Publication Date: Wednesday, June 02, 2004
Menlo Park council dumps home-building rules
Menlo Park council dumps home-building rules
(June 02, 2004) ** After unanimous vote, task force may create compromise.
By Rebecca Wallace
Almanac Staff Writer
After months of controversy over new home-building rules, the divided Menlo Park City Council came together on May 25 -- to rescind them.
Councilwoman Mickie Winkler, the council's chief champion of the rules, made the motion to repeal them, saying she wanted to avoid more fighting in town.
"We need to pull together," she said. "The community is under stress, economically."
The rules had been put on hold by a successful referendum petition, which required the council to either rescind them or have the voters decide whether to do so. While Ms. Winkler and Mayor Lee Duboc had stated just the day before that they thought residents wanted the chance to vote on the matter, they ended up joining their council colleagues May 25 in a unanimous vote to rescind.
Ms. Duboc began to cry as she seconded Ms. Winkler's motion to repeal, saying: "Mickie Winkler, I think you are the bravest woman alive. ... You worked so hard on this ordinance."
She added: "It's hard to deny something that is really good for the community ... (but) I really believe this would turn into an ugly situation during an election year."
Ms. Duboc, who had been a staunch defender of the rules, said later that the fact that Ms. Winkler had made the motion to repeal was a major reason why she changed her mind.
Without the new rules, the current residential zoning ordinance, which many have criticized, remains in place. So the council also agreed to have city staff study options for creating compromise changes to the ordinance, likely involving a task force.
By law, the council cannot pass new rules that are substantially similar to the rescinded ones until a year from now, City Attorney Bill McClure said. But it can approve an amended version.
Crafting a compromise version was the hope of several residents at the meeting, including developer David Bohannon, former mayor Steve Schmidt, and architect Sam Sinnott, who joined forces to lobby the council.
"My city council worked for three years on the new zoning ordinance. We thought we had it right, but we didn't," Mr. Schmidt said at the meeting, alluding to a previous incarnation of the ordinance that was rescinded in 2002 after new members were voted onto the council.
While Mr. Bohannon, Mr. Schmidt, and Mr. Sinnott have not always agreed on issues, they did all push for a compromise on the rules in hopes of dispelling the negative controversy.
"My presence here tonight with Sam Sinnott and David Bohannon is a sign that I think we're getting close (to a compromise)," Mr. Schmidt said.
After the meeting, Ms. Winkler said that she had found the three "persuasive" and agreed with their message.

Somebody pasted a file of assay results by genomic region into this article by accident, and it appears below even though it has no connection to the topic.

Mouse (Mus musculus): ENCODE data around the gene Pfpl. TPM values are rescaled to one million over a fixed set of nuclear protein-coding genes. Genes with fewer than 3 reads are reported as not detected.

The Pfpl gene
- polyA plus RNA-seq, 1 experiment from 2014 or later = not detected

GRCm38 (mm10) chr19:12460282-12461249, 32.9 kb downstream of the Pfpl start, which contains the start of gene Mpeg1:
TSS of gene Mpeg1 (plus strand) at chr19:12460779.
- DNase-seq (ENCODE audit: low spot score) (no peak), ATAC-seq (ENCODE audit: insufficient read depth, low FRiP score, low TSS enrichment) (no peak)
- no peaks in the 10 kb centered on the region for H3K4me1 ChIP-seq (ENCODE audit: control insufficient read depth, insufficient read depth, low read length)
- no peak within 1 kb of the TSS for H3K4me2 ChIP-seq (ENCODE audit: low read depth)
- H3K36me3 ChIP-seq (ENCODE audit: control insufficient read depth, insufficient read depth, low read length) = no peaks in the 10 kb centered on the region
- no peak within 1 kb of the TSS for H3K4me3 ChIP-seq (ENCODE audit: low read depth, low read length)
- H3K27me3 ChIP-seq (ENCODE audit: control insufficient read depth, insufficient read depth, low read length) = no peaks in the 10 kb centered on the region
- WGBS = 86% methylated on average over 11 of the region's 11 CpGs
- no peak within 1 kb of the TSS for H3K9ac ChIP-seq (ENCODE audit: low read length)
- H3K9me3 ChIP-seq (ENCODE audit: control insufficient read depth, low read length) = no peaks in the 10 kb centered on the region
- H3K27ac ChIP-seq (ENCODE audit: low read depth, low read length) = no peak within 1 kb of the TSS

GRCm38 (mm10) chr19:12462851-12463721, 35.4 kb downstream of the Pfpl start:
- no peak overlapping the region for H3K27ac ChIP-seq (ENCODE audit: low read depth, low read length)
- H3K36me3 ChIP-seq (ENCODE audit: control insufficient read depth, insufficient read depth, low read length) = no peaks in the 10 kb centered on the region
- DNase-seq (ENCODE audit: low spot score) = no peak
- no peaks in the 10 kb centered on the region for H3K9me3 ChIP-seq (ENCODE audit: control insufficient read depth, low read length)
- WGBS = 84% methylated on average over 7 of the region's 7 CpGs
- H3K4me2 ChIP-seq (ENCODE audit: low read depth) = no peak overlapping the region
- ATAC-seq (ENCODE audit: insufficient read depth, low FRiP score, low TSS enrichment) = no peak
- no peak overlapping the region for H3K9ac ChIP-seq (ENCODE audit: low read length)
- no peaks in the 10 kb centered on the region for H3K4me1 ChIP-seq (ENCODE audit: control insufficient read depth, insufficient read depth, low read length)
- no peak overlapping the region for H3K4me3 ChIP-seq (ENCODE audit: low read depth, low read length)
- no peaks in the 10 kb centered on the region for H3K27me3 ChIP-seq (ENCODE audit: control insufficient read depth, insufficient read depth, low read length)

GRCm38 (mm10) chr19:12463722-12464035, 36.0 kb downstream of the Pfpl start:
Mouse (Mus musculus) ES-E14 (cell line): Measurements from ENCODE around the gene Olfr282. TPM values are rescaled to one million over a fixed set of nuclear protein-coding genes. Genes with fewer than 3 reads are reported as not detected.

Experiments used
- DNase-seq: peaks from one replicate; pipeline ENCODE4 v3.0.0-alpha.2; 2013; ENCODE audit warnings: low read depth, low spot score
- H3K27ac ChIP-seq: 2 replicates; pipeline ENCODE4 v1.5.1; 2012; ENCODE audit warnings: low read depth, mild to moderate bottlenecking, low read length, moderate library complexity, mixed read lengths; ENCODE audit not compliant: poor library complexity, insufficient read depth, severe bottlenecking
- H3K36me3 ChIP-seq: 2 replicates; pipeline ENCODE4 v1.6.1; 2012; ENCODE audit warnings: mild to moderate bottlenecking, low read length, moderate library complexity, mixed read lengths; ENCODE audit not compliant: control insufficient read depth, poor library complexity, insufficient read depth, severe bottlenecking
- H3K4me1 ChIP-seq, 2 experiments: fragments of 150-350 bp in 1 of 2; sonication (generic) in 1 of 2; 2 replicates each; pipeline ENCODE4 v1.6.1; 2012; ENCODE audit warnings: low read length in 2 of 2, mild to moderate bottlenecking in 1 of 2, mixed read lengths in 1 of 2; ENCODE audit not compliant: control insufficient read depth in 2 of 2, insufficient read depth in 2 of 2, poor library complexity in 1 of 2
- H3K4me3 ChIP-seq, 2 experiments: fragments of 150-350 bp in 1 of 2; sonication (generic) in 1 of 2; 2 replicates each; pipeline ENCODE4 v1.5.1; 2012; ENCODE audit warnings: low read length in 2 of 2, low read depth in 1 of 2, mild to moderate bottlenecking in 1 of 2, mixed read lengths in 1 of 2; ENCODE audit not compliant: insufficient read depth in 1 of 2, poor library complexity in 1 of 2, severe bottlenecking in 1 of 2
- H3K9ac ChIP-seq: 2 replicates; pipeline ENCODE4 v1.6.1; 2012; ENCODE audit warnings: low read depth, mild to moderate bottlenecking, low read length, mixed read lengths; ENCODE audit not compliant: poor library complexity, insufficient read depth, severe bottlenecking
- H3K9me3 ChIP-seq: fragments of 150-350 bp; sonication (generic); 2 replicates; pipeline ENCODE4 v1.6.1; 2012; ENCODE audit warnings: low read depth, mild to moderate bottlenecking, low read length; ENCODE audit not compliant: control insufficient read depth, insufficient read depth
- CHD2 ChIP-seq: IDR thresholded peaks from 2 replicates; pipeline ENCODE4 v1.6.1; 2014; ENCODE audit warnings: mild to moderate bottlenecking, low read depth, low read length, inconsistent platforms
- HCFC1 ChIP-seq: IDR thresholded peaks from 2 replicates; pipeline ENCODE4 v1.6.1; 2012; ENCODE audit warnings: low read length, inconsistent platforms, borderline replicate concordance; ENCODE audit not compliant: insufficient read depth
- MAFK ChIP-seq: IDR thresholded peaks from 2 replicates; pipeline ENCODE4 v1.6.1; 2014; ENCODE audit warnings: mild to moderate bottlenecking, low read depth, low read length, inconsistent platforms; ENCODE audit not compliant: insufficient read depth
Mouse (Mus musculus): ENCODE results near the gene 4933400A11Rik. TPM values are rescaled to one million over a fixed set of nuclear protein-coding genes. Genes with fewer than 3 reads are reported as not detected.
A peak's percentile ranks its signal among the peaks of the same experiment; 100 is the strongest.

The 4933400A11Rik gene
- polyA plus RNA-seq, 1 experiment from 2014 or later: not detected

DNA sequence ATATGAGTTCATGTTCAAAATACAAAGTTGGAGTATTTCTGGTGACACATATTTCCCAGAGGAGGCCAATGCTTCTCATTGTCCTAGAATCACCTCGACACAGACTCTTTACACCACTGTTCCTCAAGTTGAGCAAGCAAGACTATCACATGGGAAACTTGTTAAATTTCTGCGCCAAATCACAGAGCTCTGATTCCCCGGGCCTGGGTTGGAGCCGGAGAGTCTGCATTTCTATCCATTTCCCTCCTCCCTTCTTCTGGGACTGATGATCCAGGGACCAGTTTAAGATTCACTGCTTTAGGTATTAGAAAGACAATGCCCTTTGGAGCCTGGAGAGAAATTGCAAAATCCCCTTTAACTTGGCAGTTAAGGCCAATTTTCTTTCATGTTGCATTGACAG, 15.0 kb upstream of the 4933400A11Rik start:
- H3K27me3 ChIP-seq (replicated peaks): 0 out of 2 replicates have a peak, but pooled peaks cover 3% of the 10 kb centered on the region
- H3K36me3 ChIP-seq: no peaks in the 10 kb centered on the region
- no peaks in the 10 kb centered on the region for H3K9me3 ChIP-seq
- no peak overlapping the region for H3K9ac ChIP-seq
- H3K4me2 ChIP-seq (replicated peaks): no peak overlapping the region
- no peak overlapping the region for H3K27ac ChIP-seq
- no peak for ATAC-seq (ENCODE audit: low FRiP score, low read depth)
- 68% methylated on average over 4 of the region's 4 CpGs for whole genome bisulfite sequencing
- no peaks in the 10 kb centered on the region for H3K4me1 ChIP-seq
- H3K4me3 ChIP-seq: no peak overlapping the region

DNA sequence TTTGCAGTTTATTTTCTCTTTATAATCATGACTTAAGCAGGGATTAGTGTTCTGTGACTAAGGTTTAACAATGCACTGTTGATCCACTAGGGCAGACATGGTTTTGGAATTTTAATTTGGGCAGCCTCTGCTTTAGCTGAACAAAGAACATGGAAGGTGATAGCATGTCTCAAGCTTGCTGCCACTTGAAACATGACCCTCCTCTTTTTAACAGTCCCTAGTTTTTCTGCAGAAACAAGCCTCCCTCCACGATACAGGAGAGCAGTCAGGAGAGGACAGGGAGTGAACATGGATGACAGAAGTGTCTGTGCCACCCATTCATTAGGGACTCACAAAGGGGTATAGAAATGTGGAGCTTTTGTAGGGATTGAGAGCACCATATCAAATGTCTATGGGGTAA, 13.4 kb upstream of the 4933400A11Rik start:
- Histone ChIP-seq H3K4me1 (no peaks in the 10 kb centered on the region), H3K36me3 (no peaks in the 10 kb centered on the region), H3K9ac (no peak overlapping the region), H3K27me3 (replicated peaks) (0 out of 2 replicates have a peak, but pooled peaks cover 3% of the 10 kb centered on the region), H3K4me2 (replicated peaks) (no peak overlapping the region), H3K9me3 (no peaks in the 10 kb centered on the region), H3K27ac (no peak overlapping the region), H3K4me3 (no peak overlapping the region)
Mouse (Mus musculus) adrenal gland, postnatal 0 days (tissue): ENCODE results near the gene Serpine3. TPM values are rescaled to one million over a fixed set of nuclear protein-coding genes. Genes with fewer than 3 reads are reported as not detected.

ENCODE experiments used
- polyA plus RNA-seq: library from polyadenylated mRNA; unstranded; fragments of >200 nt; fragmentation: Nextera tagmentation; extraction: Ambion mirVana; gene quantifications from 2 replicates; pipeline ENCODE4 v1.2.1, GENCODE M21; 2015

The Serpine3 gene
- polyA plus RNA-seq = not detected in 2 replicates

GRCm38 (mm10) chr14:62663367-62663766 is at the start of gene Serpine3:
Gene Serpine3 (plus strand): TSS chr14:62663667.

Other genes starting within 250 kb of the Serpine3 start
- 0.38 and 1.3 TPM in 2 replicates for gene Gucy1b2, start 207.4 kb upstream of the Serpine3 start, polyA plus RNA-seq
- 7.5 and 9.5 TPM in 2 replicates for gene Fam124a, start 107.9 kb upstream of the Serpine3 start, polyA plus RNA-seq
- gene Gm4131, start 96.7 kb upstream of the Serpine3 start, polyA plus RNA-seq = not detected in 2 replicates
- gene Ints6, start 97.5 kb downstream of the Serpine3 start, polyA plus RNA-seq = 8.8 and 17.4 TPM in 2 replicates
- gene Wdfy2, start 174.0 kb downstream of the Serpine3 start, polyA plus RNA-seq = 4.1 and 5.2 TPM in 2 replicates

Other residents at the meeting urged the council to put the home-building rules on the ballot.
"It's the democratic way to let voters decide," said Jim Harvey, who also pointed out that the rules included the creation of a review committee that would keep a close eye on the rules for any problems during their first six months in effect.
Councilman Nicholas Jellins, who had joined Ms. Duboc and Ms. Winkler in voting for the rules, made a substitute motion May 25 to table the matter. He suggested that both sides might be close enough to be able to sit down and create a "list of tweaks" to the rules fairly swiftly, rather than having the council rescind them. No one seconded the motion, and Mr. Jellins ultimately voted with his colleagues to rescind.
Councilmen Paul Collacchi and Chuck Kinney have consistently opposed the rules. Mr. Collacchi told his colleagues May 25 that he hoped the task force would represent a scope of "balanced views."
Supporters of the rules say they would make the approval process for new homes and major remodels more straightforward and equitable by removing much of the human discretion. Opponents, though, say that discretion is needed to protect against outsized homes that could harm the privacy and sunlight access of neighbors.
The details of a compromise remain to be seen, although some possibilities have been suggested. Mr. Sinnott, who has supported the rules, at the meeting listed some changes that might please opponents, such as adding non-binding design guidelines for homes in Menlo Park.
The Menlo Park City Council meeting scheduled for Tuesday, June 1, has been canceled because it immediately follows the Memorial Day holiday. The next scheduled meeting is Tuesday, June 8, in the council chambers at 801 Laurel St.
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